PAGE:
The Jew” is a somber drama based on the life of Antonio Jose da Silva, a popular stage satirist who nonetheless was burned at the stake by Inquisition forces for heretical “relapse” to Judaism. Though handsomely done, pic’s doggedly low-key approach to its dramatic subject points toward teleplay in Euro and Latin territories as likeliest outlet beyond fests.
After a brief prologue in early 18th-century Rio de Janeiro (where da Silva was born), action flashes forward 10 years to Lisbon. Now an adult, protag is seen stretched on a torture rack, finally “confessing” his alleged crimes against the Church — though every indication throughout suggests that he and fellow family members are faithful Catholic converts, “guilty” only of a Jewish heritage.
After release, da Silva (Felipe Pinheiro) tells a priest, “My soul is burnt to a cinder … I do not know where to put my faith or my life.” Yet his writing career (following brief stint as lawyer) flourishes, as does his courtship of noblewoman and eventual wife Leonor (Cristina Ache). Meanwhile, da Silva’s friend Alexandre de Gusmao (Edwin Luisi) rises to high stature in the Portuguese court, whose witless, spineless monarch is scarcely capable of dealing with a weak economy and powerful Vatican.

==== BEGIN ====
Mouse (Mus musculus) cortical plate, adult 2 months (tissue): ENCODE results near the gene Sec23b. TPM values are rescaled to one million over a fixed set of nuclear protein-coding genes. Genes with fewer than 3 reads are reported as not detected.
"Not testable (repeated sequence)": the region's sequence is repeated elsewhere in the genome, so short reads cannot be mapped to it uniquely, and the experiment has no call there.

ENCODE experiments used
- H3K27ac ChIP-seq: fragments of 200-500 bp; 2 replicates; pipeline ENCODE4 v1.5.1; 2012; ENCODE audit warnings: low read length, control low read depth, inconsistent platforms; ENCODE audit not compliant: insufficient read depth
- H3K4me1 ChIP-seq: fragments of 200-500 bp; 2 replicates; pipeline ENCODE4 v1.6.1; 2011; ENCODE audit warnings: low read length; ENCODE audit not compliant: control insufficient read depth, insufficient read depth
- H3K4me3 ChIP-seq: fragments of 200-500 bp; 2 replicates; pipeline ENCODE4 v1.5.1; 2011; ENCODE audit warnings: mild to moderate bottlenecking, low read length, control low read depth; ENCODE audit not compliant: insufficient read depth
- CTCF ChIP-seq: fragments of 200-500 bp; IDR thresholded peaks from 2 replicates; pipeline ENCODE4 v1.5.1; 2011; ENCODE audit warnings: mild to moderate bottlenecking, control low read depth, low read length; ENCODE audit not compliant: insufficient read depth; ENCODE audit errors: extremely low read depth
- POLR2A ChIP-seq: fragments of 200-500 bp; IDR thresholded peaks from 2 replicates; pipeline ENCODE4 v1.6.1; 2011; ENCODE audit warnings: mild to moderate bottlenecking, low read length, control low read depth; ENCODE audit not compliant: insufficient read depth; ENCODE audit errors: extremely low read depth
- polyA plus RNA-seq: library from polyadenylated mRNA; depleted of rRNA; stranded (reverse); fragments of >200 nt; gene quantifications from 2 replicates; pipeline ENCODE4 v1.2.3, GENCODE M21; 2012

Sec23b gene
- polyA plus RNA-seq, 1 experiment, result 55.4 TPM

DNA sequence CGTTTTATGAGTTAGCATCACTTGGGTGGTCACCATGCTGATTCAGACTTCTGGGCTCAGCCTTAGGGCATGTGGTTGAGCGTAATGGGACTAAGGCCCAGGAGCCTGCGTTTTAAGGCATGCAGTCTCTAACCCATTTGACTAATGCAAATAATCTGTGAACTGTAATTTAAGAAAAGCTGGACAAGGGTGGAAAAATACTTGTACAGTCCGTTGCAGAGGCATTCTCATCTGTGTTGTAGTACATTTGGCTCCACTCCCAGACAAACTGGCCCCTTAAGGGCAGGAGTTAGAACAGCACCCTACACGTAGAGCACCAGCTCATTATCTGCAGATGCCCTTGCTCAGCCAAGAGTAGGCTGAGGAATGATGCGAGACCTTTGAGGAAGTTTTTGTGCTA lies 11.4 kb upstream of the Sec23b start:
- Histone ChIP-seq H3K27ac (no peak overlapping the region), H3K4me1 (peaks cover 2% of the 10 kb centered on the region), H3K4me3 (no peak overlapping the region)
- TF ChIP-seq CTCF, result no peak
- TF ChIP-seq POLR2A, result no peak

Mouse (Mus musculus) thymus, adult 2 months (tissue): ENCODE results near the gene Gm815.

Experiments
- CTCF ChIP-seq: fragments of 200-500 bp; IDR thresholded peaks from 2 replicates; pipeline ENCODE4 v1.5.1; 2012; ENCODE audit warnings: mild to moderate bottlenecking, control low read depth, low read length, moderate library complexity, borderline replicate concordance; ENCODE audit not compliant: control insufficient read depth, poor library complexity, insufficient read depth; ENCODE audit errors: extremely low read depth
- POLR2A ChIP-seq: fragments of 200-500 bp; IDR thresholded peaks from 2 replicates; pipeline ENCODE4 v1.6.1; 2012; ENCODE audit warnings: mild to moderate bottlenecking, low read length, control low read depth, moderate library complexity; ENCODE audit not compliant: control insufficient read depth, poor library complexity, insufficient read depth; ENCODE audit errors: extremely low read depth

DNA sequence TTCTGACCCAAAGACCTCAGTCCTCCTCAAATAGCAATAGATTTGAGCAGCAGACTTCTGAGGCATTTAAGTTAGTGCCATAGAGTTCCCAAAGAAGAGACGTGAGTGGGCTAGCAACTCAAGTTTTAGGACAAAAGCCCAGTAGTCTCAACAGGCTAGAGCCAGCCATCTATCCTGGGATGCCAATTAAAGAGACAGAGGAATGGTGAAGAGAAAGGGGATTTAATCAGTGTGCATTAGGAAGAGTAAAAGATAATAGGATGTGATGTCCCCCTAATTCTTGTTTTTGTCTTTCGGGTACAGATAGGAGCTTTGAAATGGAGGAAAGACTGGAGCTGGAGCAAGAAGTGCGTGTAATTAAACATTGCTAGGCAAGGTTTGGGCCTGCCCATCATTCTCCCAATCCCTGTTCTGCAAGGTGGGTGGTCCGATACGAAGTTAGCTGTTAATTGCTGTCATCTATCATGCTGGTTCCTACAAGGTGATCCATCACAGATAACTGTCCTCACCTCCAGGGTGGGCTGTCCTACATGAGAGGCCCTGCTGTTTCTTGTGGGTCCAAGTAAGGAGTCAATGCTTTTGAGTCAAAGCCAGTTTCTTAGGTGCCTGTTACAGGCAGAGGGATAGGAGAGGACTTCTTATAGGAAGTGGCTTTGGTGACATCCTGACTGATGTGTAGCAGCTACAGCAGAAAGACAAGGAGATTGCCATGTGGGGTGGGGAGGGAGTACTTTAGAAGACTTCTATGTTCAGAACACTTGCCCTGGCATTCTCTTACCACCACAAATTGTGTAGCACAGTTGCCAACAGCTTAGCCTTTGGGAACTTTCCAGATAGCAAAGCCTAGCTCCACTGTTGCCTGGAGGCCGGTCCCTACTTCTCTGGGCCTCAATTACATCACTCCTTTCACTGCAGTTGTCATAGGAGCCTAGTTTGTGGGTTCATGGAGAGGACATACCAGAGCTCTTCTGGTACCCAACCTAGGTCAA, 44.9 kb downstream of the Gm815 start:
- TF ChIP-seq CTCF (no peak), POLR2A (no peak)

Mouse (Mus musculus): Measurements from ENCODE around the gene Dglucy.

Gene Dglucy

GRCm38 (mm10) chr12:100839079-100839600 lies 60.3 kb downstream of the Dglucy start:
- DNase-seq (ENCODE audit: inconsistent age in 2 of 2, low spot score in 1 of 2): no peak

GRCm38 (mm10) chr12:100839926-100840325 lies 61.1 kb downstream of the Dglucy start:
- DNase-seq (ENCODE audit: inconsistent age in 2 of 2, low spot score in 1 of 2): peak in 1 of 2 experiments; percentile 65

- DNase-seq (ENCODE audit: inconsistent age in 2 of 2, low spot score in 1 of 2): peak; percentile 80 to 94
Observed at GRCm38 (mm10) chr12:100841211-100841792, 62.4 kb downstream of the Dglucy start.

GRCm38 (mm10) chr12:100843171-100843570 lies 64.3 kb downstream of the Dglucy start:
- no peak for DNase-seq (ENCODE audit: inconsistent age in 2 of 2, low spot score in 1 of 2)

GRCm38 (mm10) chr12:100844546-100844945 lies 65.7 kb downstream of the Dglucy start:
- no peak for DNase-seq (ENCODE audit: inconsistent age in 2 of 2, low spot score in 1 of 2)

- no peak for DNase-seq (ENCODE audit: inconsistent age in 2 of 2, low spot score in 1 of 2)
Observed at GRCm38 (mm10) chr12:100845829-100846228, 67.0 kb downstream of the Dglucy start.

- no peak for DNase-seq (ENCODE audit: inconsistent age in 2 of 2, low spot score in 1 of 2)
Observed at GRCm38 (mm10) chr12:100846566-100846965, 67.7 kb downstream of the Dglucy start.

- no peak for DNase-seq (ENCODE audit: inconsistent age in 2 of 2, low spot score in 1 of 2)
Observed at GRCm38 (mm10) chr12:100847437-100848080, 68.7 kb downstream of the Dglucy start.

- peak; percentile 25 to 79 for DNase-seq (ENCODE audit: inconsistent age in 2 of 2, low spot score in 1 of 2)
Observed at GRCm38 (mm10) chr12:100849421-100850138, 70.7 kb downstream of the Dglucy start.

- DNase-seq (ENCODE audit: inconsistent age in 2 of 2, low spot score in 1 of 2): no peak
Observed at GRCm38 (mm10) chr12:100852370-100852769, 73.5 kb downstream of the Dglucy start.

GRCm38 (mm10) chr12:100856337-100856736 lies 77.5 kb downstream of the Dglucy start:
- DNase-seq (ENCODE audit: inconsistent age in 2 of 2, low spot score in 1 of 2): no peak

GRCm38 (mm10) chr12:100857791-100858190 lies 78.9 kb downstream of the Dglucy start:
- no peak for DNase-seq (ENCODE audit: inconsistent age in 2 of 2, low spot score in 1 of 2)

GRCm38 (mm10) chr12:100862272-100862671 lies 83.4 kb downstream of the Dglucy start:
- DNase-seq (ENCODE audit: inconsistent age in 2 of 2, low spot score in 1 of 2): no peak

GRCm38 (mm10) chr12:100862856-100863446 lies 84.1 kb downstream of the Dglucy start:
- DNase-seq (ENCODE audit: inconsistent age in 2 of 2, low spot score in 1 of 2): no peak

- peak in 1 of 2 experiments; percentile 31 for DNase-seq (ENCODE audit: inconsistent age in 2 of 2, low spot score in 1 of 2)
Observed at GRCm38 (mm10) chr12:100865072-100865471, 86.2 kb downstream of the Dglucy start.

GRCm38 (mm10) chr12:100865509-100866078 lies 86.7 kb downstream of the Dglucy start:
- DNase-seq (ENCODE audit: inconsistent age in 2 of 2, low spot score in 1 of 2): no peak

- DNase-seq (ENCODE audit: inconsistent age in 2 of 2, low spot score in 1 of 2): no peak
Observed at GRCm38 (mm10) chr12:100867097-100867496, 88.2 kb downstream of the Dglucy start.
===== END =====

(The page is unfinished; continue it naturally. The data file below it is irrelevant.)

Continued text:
For reasons made insufficiently clear here — political chicanery? his irreverent stage works? pure Inquisition bloodlust? — da Silva, spouse and others are soon “denounced” and imprisoned once again. The punishment for a second such offense is death. Even the most fanatical Inquisitor, however, finds this case suspiciously short on evidence. His superiors simply advise him “to get rid of the corrosive doubts caused by reason. … God will inspire you with proof.” When de Gusmao tries to intercede, he finds the king unwilling to help for fear of endangering his mutual back-scratching relationship with Rome.
It’s a no-win situation: Denials are taken as lies; presumably paid “informants” claim da Silva and company practice “heretical digressions” in secret. The writer was killed in 1739, at just 32 years of age.
Director Jom Tob Azulay includes some grisly torture scenes, but otherwise film doesn’t wring nearly enough mileage from its tragic storyline. Though pace is slow and action pretty talky, characters (though well played) aren’t limned in much depth. Time lapses and connections between events are also somewhat confusingly presented. Final, curt cutaway to blurry flames in lieu of any real climax underlines pic’s disinterest in stoking its own highly emotive potential.
Production package is accomplished, with a burnished lensing approach apt for candle-lit, handsomely costumed period ambience. Musical score, like film as a whole, settles on a single mournful tone where more variation in intensity might have had greater impact.